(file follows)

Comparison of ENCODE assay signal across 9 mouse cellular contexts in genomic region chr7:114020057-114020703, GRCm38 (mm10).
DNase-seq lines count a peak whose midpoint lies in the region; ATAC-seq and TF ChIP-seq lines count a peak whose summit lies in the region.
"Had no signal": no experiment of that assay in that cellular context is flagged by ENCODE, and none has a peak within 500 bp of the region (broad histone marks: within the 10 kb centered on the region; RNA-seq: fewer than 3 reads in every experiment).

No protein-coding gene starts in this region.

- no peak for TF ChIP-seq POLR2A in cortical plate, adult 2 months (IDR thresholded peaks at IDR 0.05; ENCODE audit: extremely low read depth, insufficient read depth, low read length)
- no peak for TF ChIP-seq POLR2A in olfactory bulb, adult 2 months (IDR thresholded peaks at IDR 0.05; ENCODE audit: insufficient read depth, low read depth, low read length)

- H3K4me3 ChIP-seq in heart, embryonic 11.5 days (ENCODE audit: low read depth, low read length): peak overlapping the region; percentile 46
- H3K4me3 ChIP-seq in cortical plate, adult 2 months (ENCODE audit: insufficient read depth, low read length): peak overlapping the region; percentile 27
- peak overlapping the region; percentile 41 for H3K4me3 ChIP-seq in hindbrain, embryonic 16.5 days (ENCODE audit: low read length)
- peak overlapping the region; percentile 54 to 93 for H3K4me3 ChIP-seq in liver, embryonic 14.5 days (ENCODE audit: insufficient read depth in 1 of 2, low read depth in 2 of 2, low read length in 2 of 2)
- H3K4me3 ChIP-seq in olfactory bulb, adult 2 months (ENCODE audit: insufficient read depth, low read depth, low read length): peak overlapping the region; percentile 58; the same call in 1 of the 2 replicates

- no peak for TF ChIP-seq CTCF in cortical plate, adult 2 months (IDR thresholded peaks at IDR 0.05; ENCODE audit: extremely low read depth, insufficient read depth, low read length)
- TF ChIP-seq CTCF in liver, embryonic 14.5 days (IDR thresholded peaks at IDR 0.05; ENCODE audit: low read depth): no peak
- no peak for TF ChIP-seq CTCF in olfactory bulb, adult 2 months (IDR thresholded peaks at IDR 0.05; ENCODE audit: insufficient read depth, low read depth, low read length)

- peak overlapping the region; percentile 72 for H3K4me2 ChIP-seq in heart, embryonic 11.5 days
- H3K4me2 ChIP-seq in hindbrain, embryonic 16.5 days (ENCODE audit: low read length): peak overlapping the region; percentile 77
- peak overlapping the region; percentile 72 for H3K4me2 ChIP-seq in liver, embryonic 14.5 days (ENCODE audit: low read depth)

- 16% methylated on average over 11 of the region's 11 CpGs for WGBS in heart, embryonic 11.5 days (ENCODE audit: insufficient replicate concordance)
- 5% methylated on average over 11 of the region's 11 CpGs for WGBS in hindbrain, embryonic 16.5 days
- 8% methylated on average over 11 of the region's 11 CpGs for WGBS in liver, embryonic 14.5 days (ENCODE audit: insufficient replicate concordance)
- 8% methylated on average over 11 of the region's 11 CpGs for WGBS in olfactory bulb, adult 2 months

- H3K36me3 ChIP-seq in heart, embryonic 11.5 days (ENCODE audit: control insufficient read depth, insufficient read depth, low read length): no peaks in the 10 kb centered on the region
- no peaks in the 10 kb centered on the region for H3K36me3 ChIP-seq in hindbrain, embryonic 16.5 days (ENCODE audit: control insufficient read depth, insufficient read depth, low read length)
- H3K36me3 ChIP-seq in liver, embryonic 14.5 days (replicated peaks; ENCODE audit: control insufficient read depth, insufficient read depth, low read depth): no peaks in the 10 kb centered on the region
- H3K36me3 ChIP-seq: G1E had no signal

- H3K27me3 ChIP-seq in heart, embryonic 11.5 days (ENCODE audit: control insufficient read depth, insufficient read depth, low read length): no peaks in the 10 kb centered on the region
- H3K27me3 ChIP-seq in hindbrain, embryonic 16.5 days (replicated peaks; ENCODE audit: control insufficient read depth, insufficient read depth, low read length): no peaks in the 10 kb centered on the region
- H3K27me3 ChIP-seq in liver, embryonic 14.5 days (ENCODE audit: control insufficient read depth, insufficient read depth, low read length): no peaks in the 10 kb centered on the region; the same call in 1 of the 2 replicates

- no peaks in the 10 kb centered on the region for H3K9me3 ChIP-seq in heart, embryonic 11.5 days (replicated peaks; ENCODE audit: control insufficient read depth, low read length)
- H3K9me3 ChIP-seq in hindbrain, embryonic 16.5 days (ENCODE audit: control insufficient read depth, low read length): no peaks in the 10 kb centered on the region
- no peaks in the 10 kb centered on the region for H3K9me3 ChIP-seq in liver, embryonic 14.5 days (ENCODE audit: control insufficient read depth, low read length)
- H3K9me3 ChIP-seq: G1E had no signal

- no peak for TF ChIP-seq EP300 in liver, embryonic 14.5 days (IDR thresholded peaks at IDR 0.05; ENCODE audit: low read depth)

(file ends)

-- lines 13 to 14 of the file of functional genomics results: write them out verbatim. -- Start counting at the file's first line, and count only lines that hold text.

- TF ChIP-seq CTCF in liver, embryonic 14.5 days (IDR thresholded peaks at IDR 0.05; ENCODE audit: low read depth): no peak
- no peak for TF ChIP-seq CTCF in olfactory bulb, adult 2 months (IDR thresholded peaks at IDR 0.05; ENCODE audit: insufficient read depth, low read depth, low read length)